1. Conditioned, Vehicle
2. Conditioned, Meth
3. Sedentary, Vehicle
4. Sedentry, Meth
The trainee is actually a collaborating trainee and so these data involve the analytic input of multiple PIs in addition to the trainee's opinio. We are having a slight disagreement over the proper analysis technique so I thought I would turn to the brilliant DM readers.
I stumbled back onto something I've been meaning to get to. It touches on both the ethical use of animals in research, the oversight process for animal research and the way we think about scientific inference.
Now, as has been discussed here and there in the animal use discussions, one of the central tenets of the review process is that scientists attempt to reduce the number of animals wherever possible. Meaning without compromising the scientific outcome, the minimum number of subjects required should be used. No more.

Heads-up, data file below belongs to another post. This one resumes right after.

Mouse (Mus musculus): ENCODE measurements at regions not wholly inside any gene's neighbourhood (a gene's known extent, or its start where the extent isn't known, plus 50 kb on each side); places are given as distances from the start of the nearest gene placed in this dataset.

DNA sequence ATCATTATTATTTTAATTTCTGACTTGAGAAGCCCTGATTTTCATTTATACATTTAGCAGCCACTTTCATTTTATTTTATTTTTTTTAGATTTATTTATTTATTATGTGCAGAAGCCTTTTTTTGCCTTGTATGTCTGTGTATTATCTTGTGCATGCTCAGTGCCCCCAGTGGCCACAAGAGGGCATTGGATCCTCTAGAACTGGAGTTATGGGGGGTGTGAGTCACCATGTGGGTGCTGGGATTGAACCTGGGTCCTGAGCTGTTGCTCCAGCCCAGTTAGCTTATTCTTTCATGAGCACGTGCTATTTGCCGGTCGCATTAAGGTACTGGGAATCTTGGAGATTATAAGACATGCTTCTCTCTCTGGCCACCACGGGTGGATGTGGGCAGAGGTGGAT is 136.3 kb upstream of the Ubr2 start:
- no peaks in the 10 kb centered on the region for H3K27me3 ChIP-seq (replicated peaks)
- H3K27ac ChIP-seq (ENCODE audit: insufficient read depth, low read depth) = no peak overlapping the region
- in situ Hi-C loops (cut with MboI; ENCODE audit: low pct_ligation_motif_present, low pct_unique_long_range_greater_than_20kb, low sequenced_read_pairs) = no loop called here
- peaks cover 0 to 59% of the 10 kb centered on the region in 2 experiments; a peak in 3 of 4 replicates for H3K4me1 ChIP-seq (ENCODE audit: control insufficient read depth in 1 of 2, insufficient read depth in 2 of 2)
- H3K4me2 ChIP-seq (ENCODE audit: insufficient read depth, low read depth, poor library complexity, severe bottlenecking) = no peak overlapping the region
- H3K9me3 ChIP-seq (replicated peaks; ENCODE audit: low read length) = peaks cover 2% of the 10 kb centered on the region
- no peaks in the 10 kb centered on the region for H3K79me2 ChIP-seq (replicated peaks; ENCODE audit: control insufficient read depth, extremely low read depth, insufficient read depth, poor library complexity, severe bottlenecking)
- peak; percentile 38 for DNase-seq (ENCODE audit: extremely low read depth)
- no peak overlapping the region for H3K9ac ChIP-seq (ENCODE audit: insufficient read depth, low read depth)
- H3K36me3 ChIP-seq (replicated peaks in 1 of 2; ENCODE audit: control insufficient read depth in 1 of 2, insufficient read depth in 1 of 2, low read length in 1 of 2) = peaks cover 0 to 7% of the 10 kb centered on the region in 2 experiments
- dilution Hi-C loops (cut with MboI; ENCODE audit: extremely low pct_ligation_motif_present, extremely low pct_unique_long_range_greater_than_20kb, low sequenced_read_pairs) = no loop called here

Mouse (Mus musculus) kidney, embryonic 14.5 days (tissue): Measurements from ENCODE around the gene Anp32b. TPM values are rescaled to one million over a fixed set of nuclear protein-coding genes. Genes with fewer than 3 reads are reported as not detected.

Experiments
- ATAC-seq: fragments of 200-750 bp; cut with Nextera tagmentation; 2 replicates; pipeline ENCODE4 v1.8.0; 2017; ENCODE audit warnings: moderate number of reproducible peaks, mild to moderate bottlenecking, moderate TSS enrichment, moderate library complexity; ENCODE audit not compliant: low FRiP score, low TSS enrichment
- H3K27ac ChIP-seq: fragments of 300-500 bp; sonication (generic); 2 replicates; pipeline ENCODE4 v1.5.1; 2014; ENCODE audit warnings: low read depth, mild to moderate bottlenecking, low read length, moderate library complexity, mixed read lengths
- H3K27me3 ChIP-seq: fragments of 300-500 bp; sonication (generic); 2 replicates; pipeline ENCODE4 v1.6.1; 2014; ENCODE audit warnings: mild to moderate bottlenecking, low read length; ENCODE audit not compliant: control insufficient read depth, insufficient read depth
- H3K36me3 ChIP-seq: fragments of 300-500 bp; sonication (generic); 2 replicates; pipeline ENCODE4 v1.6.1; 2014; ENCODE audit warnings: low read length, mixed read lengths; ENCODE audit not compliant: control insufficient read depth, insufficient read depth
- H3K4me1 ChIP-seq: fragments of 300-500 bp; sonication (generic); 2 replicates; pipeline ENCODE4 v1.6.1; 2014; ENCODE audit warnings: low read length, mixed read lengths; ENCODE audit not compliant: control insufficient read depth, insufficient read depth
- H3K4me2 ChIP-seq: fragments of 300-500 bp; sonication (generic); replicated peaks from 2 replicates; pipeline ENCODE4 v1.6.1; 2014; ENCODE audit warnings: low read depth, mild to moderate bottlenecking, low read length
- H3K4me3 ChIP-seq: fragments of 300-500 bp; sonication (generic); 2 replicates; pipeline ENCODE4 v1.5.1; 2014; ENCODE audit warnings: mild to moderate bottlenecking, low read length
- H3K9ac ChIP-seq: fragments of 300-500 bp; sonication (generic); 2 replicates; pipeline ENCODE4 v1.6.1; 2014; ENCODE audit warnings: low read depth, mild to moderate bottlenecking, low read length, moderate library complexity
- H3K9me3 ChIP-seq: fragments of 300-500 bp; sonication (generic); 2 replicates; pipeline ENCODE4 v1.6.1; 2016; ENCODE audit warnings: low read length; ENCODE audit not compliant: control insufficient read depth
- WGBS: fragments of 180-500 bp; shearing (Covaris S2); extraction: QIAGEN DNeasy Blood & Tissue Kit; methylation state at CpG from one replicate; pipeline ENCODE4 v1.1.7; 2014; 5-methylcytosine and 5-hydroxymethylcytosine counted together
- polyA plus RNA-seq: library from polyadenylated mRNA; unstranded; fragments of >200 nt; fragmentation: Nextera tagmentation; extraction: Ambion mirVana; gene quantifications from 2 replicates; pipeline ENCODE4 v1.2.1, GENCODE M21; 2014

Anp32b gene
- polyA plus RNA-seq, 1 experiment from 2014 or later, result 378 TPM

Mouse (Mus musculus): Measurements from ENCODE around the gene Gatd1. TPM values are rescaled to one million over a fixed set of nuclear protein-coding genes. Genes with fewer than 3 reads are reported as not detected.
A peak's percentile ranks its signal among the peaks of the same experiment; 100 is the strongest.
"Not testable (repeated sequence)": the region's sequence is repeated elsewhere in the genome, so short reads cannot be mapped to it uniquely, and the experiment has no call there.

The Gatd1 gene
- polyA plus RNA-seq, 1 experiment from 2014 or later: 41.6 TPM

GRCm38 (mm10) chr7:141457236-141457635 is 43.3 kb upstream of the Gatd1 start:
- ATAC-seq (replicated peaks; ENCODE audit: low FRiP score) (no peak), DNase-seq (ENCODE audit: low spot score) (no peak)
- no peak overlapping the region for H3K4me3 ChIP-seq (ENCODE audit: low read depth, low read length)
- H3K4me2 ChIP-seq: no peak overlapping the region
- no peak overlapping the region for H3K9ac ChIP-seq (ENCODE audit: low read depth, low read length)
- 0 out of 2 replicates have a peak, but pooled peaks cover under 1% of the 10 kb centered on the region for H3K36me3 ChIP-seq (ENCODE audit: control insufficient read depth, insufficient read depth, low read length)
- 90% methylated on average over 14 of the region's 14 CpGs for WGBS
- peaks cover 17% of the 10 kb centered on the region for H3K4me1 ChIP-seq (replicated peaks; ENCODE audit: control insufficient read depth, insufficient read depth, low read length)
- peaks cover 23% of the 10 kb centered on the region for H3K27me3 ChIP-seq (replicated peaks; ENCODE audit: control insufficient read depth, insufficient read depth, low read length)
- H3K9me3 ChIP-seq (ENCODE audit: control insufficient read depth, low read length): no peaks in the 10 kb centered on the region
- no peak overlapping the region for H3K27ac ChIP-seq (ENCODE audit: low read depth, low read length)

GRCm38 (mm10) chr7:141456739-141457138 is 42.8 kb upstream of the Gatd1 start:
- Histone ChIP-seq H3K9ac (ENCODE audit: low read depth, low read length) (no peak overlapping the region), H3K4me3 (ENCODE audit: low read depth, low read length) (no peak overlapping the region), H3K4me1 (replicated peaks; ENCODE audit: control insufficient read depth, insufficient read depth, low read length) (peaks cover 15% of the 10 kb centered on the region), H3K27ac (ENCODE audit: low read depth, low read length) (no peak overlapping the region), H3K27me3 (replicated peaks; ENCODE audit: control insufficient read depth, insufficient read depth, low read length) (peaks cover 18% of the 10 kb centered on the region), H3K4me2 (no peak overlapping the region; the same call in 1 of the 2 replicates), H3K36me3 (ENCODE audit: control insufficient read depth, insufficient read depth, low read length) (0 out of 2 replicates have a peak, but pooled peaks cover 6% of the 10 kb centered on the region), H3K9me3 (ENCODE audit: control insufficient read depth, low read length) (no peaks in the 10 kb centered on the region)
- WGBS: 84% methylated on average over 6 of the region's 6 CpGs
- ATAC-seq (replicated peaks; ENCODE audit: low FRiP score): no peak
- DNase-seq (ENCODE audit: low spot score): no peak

run more subjects..
We accept as more or less a bedrock that if a result meets the appropriate statistical test to the standard p < 0.05. Meaning that sampling the set of numbers that you have sampled 100 times from the same underlying population, fewer than five times will you get the result you did by chance. From which you conclude it is likely that the populations are in fact different.
There is an unfortunate tendency in science, however, to believe that if your statistical test returns p < 0.01 that this result is better. Somehow more significant, more reliable or more..real. On the part of the experimenter, on the part of his supervising lab head, on the part of paper reviewers and on the part of readers. Particularly the journal club variety.